There is an urgent need for the private sector to speak with one voice

On a special edition of LMDtv on election day, President’s Counsel and former Bar Association of Sri Lanka (BASL) president Geoffrey Alagaratnam urged the private sector to unite, when engaging with the government and state sector.

And his timely call focussed on the chambers of business and commerce in particular.

As he pointed out, “when it comes to both foreign and local investments in terms of developing the economy, without policy consistency, certainty and a level playing field, Sri Lanka will not be treated as a country that can be trusted.”

At the height of the COVID-19 crisis in this country in late-March and April, the chambers remained largely silent in the wake of the extended curfew and seemingly irreparable damage it inflicted on businesses of all sizes – this  amid the raging debate on how best to strike a balance between the dire need to save both lives and livelihoods.

That of course, seemed like a mission impossible at the time; and it continues to be the case some five months later.

The people were in panic mode when the then caretaker government imposed a curfew, not knowing what the immediate future held. And likewise, the business community was in a tailspin, unable to sustain operations and hard-pressed to pay their dues including salaries as a result of the stoppage.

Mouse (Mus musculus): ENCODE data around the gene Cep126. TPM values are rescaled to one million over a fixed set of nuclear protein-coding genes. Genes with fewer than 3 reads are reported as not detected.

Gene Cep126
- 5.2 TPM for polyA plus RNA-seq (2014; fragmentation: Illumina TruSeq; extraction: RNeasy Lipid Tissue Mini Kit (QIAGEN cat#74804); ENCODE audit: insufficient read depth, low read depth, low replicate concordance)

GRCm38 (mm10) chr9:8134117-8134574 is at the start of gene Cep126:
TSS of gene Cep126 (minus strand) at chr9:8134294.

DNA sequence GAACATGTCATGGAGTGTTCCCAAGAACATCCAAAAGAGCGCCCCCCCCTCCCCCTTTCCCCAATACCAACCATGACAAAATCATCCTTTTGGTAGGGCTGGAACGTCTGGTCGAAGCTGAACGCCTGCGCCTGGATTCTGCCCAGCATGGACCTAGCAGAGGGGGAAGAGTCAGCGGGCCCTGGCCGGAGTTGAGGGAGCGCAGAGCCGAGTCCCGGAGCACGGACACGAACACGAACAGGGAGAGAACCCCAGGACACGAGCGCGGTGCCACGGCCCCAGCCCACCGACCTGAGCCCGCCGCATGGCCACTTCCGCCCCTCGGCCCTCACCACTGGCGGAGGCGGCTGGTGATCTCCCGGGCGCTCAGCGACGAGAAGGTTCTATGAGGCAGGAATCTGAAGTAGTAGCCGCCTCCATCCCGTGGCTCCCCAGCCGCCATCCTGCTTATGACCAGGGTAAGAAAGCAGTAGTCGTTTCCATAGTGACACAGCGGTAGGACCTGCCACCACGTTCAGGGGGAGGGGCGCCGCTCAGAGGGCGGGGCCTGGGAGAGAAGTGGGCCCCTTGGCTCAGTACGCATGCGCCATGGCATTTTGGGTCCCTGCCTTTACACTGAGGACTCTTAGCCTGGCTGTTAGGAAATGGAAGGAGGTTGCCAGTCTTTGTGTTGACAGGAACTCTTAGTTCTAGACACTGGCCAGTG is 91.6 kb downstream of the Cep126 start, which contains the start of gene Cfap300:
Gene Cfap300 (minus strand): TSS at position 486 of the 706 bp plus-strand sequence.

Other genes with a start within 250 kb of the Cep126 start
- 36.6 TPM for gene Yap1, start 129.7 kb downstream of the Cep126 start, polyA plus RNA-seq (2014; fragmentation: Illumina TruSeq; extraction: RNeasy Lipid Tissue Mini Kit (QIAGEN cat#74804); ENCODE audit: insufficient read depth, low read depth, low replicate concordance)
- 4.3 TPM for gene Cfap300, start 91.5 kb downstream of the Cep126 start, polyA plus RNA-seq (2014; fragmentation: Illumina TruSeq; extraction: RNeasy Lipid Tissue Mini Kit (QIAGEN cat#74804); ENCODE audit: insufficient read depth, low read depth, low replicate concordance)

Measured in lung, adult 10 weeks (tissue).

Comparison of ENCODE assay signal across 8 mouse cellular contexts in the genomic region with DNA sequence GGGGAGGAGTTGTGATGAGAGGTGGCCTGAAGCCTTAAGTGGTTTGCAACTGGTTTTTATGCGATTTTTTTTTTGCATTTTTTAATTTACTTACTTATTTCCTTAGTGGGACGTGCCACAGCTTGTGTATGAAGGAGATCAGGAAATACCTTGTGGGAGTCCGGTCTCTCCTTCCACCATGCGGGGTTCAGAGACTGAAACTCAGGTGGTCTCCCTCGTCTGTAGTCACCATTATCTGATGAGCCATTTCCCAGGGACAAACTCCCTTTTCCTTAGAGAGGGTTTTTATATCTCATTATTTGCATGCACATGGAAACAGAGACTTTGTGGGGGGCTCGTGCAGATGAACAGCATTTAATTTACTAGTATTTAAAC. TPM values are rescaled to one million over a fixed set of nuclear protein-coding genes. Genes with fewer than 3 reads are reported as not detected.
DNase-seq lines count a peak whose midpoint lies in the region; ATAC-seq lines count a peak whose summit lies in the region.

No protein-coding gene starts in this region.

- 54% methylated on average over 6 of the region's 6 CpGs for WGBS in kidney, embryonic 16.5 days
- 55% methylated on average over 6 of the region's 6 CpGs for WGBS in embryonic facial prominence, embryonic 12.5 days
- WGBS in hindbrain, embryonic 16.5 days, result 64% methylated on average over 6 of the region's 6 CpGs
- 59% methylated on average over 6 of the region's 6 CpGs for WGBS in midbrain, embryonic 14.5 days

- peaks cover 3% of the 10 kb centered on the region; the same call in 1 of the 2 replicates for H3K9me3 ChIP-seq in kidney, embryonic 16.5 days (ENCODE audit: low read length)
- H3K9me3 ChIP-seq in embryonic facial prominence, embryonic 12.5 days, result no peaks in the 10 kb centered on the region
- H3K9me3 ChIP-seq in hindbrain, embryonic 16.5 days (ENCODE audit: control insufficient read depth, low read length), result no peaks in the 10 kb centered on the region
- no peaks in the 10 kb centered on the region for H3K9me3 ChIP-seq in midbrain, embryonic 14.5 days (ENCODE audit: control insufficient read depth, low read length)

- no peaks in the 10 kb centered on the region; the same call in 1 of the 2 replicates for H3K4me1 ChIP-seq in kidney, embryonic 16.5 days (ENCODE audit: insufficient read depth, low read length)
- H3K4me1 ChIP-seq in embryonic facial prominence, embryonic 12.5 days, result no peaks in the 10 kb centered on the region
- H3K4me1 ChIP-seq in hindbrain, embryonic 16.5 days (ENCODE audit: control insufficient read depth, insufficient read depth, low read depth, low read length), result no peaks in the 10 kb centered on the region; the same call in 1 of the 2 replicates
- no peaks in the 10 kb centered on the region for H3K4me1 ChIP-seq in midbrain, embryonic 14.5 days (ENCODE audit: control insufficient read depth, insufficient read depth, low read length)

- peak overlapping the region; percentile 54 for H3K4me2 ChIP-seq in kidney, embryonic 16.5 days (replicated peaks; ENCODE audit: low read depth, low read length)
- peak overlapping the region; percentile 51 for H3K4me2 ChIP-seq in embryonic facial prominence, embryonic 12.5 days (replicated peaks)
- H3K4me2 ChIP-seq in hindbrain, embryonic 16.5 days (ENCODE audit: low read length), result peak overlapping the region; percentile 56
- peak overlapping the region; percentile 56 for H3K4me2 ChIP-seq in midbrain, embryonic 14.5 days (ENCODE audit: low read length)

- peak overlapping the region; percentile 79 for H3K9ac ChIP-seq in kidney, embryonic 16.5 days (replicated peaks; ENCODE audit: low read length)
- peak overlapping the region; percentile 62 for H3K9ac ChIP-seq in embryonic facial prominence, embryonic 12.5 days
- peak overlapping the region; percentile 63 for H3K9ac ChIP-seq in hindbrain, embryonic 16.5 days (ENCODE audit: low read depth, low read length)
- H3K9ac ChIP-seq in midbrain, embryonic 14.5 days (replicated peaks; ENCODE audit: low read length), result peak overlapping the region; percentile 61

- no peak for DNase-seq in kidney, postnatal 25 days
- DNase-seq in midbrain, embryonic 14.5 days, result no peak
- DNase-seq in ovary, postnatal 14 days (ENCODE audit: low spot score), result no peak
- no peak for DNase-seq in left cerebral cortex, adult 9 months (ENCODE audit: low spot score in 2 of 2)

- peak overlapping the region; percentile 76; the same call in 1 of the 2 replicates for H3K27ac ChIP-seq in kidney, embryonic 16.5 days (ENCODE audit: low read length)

Still, we heard little if anything from the chambers of business and commerce in this country.

Since then however, and in the wake of the general election outcome, many such institutions have come out saying that the emergence of a strong government is good news for the nation and business.

Are we to take this with a pinch of salt – assuming such statements are merely to curry favour with the almighty regime that the people voted into high office on 5 August – or believe that business and investor sentiment will head for the skies in the months ahead because of Sri Lanka’s newfound political stability?

Notwithstanding the answer to this burning question, the hope now is that they will shift gears and unite to shape the nation’s destiny rather than pander to politicians who behave like hooligans and resort to robbing our precious island of its rapidly diminishing riches.

– Editor-in-Chief